Tue, Oct 25, 2011 - Page 5 News List

FEATURE: HK private eye goes undercover to fight phoney goods

AFP, HONG KONG

Private eye Ted Kavowras holds fake US$20 bills while wearing a mask in his office in Hong Kong on Thursday.

Photo: AFP

Like any good private eye, Hong Kong-based Ted Kavowras has a range of whisky bottles by his desk, but these aren’t for swigging between jobs — they’re samples of counterfeit spirits whose makers he has helped shut down.

He and his detective firm Panoramic Consulting occupy a growing niche in the fight against China’s mammoth fake goods industry, posing as buyers to enter factories and gather evidence that can lead to fines, arrests and shutdowns.

From an office littered with disguises and bling accessories containing hidden cameras, he and his staff travel to China in the guise of Middle Eastern businessmen, shady European traders or Latin Americans seeking a quick buck.

“I’m everybody’s dream in China, some rich fat guy,” the beard-sporting former New York Police Department (NYPD) officer said. “The bigger the lie, the more they believe it.”

His firm has been in ever greater demand as China has become not only the workshop of the world, but the source of more than two-thirds of its counterfeit products.

Often working on behalf of high-profile brands such as New Balance sportswear and Bulova designer watches, the firm has put together cases against manufacturers of illicit goods from toilet seats to handbags to medicines.

Its staff of 10 operates from a tiny Hong Kong office, plus discreet premises in China and an array of front companies used to convince factories that their interest in purchasing is genuine.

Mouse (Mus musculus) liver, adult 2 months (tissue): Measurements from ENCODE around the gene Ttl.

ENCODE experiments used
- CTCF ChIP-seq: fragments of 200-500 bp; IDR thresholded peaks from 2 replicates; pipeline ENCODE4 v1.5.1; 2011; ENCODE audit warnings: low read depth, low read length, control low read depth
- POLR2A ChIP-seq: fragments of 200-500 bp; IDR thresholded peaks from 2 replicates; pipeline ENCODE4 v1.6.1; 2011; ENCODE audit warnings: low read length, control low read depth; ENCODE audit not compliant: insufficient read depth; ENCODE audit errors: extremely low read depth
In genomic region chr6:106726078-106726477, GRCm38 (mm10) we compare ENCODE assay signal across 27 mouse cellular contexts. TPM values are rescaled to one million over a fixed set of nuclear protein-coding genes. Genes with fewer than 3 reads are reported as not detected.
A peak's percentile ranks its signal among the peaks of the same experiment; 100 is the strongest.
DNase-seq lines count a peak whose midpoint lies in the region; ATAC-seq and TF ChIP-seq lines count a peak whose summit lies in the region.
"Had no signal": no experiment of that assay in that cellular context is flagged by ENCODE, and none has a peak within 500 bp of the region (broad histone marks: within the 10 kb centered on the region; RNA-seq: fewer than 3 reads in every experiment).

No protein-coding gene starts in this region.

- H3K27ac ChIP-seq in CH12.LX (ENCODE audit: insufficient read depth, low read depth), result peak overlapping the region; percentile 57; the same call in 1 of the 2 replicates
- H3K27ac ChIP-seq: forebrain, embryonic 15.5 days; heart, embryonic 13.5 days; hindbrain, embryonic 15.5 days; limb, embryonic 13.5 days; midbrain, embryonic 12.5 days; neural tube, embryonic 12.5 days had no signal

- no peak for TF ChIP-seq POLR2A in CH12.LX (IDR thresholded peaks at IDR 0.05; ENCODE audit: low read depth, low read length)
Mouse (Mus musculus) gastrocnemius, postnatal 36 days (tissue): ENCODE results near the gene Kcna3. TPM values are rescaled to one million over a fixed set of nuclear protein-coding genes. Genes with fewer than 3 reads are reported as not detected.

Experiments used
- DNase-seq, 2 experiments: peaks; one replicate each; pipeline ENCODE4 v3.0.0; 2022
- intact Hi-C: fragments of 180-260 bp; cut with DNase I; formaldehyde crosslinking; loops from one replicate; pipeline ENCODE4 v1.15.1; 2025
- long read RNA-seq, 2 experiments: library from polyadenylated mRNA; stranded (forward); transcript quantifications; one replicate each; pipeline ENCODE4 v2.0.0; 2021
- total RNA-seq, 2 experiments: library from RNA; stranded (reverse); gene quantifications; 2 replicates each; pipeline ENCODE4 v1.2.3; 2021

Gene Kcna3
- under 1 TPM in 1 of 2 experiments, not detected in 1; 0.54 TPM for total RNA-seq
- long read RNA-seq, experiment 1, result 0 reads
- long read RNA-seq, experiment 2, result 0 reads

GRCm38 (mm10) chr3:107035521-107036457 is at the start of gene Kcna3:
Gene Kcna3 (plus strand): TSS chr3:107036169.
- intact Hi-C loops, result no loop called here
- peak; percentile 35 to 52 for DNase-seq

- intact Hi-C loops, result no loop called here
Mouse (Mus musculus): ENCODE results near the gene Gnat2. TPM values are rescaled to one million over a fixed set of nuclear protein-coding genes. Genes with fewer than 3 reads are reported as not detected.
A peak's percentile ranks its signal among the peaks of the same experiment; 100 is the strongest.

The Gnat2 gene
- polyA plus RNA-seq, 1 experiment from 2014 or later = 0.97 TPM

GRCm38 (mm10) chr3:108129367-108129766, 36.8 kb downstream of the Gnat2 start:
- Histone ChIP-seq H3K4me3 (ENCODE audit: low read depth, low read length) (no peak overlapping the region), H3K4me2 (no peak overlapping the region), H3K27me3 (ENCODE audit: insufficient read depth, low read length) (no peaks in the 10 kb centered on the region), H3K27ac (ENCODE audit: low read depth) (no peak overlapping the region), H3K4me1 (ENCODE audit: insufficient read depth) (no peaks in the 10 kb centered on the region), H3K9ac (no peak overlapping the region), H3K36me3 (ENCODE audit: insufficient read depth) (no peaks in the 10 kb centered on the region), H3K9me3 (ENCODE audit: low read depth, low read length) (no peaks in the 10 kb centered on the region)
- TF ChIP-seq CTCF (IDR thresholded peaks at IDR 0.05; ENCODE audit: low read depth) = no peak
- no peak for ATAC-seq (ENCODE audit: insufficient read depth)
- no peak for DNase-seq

“I do what Chinese investigators can’t do, because I have the ethnic diversity. They can’t pretend to be buyers from overseas,” Kavowras said.

A row of costume heads in his office, modeled to look like members of staff, wear elaborate fake hairstyles and hats, while several fax machines used for different front companies beep regularly with messages from eager sellers.

Kavowras displays video footage of a recent case in which he and his colleagues lured a group making counterfeit injectable drugs to meet them in a southern Chinese hotel.

The criminals were confident enough to sit down, light cigarettes and hand over a consignment of fake medicines in exchange for a wad of foreign currency — not realizing police were watching from the next room on a live camera feed.

On a signal from Kavowras, police stormed the room, but the counterfeiters sat quietly, realizing the game was up.

“China’s a very civilized place, it’s not the Wild West,” Kavowras said.

However, that does not mean the counterfeiters are not dangerous.

These fake drugs “were causing injuries all over the world,” he said.

China has faced accusations, including from the US, that it does not do enough to fight counterfeiting and intellectual property theft.

Kavowras says markets for illicit consumer goods operate openly in Shenzhen, with wholesalers grading their wares from A to C. Top-grade fakes are made in the same factory as the originals.

However, he said that Chinese police and trademark authorities have a genuine desire to fight the problem, and praised changes to the law that have allowed civil litigation on counterfeiting and admitted notarized evidence.

“They’re really doing their best — they’re overwhelmed, and in some places, given the vastness and population density of the country, there are issues with corruption. But overall the Chinese are reacting to it as much as possible,” Kavowras said. “People forget that China is a poor country.”

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